New Caffenol Printing Workshop by Darkroom London

By Molly Kate

Darkroom London announced a new offering in their workshop repertoire, Caffenol Printing! The first workshop took place on September 18th, but they are planning a second one for November 19th. This is now open to book and all materials are included in the class fee. Participants do not need to have any prior darkroom experience.

Photographs made through Caffenol Printing prove that it is possible to develop prints (as well as film) without having to rely on toxic chemistry. Philip Grey, member of the Darkroom team and Catriona, a teacher at Darkroom London and leader of the new workshop, were kind enough to talk to me about the Caffenol Printing process and especially Catriona’s own history and experience with the art.

35MMC: Can you provide a background on how the idea for the Caffenol workshop came about?

Catriona: I have been teaching the ‘alternative’ workshops right from when Darkroom very first opened. A lover of alternative and darkroom techniques, I have a particular soft spot for anything you can produce with household products. It really increases the magic element of it for me. Caffenol has been around for a long time but I feel the time is right for it to get more attention as a more eco-friendly option in the darkroom but it’s a little bit trickier to work with.

caffenol print of wheat grass
Image provided courtesy of the Darkroom London – First Exploratory Session

Philip added, ‘The one [image above] of the ear of wheat is a print from the first exploratory session Catriona and I had after I had approached her suggesting that I was interested in adding a caffenol workshop to our roster of alternative process workshops. While it has an appealing aesthetic, it wasn’t the result we had been hoping for after seeing what other photographers had managed to produce. After a bit more research and recipe tweaking we came up with a new formula that we developed the other prints of the stack of stones in. IMG_3316 [below] is a comparison of the same negative printed in caffenol (top) and a regular print developer (bottom).’

two prints of stacked stones side by side on table
Image provided courtesy of the Darkroom London – Comparison of Caffenol to Standard Chemical Developer

35MMC: It is a printing workshop, but would the same process work for film development? Would that be covered in another workshop?

Catriona: Yes, Caffenol is actually more commonly used as a film developer actually. It seems less heard of to use it as a paper developer as it exhausts fairly quickly, which is tricky if you’re printing for a while in the darkroom. Caffenol film processing is perfect for anyone who processes just a few rolls at a time at home. We might well add Caffenol film processing to make this a longer workshop – watch this space!

35MMC: How did you become interested in caffenol developing and what has your journey with it been like? And could you describe your journey with film photography as well?

Catriona: I studied Photography at Glasgow Art School and spent every waking minute in the darkroom. In my final year I got heavily into alternative processes and destruction techniques. After graduating I worked as a professional darkroom printer for some of the best photographers in London. Commercial hand-printing darkrooms met with disaster when the digital revolution came so I found myself having to think again. I worked in London as a photographer’s assistant, commercial photographer and also worked for 2 years in Ukraine teaching English. I discovered a love for teaching and now here I am, teaching destructive/alternative/darkroom photography!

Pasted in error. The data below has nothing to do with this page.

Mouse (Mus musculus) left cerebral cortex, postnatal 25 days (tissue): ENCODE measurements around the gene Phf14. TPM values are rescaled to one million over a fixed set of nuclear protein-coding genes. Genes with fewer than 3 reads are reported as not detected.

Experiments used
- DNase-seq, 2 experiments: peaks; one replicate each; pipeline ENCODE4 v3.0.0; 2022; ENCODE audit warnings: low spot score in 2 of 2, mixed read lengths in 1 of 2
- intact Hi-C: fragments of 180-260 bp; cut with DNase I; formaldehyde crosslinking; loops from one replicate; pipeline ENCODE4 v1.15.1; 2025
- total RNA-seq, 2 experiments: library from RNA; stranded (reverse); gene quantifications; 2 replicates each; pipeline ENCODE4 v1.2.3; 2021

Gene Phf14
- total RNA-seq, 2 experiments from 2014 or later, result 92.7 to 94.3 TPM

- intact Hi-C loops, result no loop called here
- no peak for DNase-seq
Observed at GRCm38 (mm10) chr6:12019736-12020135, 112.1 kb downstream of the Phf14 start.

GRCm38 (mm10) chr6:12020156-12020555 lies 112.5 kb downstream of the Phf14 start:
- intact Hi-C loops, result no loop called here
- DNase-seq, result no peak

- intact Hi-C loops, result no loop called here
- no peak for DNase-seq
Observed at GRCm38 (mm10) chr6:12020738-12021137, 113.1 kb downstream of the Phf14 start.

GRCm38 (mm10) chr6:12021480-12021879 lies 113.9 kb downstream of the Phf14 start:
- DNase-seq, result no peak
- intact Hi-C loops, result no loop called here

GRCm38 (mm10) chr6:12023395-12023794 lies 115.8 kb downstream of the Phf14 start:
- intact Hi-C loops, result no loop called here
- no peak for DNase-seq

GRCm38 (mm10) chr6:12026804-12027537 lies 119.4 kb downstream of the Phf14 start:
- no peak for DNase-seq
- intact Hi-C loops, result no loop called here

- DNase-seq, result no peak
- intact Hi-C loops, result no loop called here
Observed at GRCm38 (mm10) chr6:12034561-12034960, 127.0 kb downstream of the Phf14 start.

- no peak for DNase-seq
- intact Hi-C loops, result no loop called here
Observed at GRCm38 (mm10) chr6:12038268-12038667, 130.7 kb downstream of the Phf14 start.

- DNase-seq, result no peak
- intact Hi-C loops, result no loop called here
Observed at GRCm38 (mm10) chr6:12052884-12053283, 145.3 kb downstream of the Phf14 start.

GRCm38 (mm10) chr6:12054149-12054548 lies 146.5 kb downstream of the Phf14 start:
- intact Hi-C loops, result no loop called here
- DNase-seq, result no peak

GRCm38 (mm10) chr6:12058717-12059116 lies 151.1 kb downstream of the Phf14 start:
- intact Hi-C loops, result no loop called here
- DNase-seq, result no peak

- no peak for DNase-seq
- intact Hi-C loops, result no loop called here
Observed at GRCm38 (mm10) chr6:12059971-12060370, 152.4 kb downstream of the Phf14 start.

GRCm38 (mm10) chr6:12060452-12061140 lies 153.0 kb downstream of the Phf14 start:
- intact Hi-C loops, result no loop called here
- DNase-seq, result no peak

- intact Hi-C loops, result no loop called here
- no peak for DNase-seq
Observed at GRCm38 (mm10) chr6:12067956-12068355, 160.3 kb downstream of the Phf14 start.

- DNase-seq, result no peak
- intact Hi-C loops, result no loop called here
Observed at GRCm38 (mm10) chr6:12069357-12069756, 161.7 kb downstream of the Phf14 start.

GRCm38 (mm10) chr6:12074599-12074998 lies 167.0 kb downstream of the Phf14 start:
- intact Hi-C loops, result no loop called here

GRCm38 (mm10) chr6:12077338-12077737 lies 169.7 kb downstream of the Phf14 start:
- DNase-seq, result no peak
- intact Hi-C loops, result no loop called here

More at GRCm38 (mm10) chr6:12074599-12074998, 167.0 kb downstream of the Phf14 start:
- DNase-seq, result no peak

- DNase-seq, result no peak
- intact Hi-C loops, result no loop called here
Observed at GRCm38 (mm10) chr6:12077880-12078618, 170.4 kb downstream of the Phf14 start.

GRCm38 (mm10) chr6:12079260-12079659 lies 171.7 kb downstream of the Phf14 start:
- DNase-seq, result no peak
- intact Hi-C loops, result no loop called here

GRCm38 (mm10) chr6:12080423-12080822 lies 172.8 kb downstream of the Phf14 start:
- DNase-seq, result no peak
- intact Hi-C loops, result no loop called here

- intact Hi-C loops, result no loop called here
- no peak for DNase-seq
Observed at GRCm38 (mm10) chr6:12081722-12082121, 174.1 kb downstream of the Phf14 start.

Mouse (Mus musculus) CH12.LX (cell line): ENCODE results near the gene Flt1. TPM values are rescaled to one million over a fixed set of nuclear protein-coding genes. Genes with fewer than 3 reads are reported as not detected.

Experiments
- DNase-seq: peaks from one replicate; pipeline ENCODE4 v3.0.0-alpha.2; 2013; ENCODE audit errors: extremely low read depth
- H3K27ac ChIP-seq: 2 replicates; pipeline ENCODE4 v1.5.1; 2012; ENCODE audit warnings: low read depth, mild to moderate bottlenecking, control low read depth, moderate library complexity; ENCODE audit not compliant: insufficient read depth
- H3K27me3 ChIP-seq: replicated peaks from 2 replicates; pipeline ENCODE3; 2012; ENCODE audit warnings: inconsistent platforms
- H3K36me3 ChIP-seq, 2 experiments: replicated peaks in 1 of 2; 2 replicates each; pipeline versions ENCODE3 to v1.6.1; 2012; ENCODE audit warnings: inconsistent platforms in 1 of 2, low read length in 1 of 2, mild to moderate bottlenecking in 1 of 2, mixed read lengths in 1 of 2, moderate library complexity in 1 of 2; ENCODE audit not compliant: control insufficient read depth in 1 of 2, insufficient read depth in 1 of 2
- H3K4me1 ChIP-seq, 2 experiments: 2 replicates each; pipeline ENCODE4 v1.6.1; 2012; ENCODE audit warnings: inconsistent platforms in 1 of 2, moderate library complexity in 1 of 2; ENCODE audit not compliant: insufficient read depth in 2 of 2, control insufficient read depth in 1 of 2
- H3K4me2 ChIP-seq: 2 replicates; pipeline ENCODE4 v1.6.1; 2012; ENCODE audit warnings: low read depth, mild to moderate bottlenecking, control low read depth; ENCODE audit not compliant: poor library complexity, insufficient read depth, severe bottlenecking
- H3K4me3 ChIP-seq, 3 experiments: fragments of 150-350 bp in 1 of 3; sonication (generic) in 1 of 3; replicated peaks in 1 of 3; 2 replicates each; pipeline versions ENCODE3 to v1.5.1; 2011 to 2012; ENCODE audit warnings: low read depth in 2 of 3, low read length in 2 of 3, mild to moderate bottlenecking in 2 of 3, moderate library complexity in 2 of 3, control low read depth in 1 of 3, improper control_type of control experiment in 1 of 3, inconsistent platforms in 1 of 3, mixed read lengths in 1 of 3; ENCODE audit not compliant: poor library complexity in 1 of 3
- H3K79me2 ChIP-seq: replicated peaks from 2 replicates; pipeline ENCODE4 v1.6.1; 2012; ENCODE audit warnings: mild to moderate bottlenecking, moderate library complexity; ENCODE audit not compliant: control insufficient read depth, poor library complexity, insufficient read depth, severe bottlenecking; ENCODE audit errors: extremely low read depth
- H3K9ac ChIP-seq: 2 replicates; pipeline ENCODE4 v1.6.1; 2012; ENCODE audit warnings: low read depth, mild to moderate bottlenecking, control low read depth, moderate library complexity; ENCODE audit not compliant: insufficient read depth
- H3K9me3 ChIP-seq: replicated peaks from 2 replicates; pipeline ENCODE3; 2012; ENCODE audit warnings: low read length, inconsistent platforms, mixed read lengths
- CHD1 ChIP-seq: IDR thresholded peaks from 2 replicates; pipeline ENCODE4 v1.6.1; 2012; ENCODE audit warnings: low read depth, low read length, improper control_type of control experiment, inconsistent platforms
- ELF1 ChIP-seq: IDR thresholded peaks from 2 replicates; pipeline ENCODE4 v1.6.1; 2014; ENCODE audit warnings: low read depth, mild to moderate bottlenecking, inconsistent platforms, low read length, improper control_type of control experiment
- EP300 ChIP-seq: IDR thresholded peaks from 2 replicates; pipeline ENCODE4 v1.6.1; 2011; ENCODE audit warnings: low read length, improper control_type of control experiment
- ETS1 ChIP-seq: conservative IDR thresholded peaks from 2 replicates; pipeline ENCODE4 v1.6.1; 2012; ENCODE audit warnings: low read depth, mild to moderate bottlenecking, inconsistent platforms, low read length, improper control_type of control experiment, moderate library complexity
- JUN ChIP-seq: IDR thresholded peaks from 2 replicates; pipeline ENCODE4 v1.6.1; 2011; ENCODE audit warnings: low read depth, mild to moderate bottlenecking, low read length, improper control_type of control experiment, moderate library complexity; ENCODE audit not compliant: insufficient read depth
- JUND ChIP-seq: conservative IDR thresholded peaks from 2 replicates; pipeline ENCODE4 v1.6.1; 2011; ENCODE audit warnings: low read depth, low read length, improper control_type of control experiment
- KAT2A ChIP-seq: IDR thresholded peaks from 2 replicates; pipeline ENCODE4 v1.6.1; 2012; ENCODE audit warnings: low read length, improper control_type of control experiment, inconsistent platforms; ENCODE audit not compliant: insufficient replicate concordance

Specifically, Caffenol came from a desire to push darkroom photography in a more ecologically sustainable direction. And it doesn’t hurt that Caffenol prints are rich, warm and very beautiful!

35MMC: What do you think the future of film processing looks like? Can you see the majority of photographers opting for more eco friendly developers or staying with the traditional methods or a mix?

Catriona: I think it will be a mix, until a large company takes it upon themselves to make more eco-friendly chemistry. Caffenol and herbal developers create beautiful and effective results but are not as stable as commercial chemistry. I personally love that, there’s something a bit boring about knowing exactly how something is going to come out.

How to Sign Up & Additional Offerings

To sign up for the workshops, head over to the Darkroom London’s website here. There is still space available at the time of writing!

The Caffenol Printing workshop is a new one for the Darkroom, but they offer many other workshops centered around the darkroom and photography. A few alternative ones that are available to book at the moment are: Chemigrams, Cyanotype, and Polaroid Lift. They also offer introductory classes to camera and darkroom techniques. For their full listing of available classes, click here.

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About The Author

By Molly Kate
Photographer, writer, and CPA currently running a Youtube channel called Eclectachrome. I'm a huge fan of shiny new objects which makes writing news a perfect fit. Favorite cameras are often mechanical rangefinders, folders, and compacts and I love most film stocks. I enjoy developing and scanning my own film as well as printing in the darkroom when there's extra time!
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